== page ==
He continued, “It just doesn’t make good racing. You can’t go hand in hand with a car in the corner. There’s no zero grip off the line. So it’s a bit like driving in wet places when there’s only one dry line… So I mean, it’s drivable, but it depends on whether they want to deliver good racing and something good for the drivers.”
But not all hopes are lost with the Miami Grand Prix. During the post-race press conference, Sainz said, “I think, between the FIA and us, we can do a better job with the tarmac. We can do a better job with some corner sets, and we can do a better job in the future.”
As the sun sets on another historic Grand Prix weekend, fans, media and teams turn away to witness the possibility of a new era of Formula 1 in the United States. Although the race hit a monotonous tone after Verstappen overtook Leclerc for the lead early in the 57-lap race, the asterisk shouldn’t be given to his viewing and attendance records. It may not have been so dramatic and the Grand Prix didn’t turn a profit, but the interest and potential for growth in this new battlefield is clear. Money speaks, though, and this was echoed during the Miami Grand Prix. Driver safety concerns are real, but the ability to improve while maintaining scenery integrity is there.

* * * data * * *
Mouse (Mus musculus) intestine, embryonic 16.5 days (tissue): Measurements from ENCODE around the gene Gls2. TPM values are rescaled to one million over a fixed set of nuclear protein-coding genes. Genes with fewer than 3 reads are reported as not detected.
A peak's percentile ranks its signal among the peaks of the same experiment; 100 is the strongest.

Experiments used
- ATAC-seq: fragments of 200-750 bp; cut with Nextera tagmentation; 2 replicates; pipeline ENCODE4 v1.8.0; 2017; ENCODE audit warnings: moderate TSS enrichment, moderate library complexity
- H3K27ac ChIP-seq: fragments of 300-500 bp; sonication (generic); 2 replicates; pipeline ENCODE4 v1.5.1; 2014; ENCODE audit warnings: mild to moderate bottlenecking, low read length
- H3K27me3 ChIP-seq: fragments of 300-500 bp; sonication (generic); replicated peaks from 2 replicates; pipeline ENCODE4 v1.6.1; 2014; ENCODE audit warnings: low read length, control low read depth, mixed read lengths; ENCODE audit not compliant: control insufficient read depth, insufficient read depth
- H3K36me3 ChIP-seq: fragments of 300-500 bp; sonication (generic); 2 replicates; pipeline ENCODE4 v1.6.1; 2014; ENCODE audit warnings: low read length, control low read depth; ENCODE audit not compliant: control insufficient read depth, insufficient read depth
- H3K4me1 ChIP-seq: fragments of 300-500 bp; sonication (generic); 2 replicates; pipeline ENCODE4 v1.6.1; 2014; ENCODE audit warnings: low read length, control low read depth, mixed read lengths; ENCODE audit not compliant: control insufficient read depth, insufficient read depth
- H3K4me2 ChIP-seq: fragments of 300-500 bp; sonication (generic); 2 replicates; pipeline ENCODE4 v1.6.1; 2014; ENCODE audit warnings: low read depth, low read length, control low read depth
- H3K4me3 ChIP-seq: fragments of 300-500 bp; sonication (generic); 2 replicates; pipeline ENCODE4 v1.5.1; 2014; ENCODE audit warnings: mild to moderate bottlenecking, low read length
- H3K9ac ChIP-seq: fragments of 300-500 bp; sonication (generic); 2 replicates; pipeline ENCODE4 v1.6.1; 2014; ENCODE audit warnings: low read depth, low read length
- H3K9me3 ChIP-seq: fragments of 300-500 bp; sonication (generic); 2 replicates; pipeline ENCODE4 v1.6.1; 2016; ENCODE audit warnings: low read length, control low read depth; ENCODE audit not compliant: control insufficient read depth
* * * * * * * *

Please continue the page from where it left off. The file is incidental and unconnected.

America, Meet Formula 1.
“Take the results aside – I wish we had a better weekend. But, there was a very, very good Grand Prix, I think. The reception and the fans around town were fantastic,” said Ricciardo. “The Paddock was a zoo. Wasn’t impressed. Celebrities, all of that. sure Ashton [Kutcher] and miles [Kunis] She shouted my name at some point.
“I feel like everyone who’s been here has a real interest in Formula 1, whether it’s through Netflix or through the sport that has a growing presence. So it was fun to see. For us, it’s not about becoming bigger celebrities. It’s really about sharing our passion. With more of the world, it has been hidden for many years.”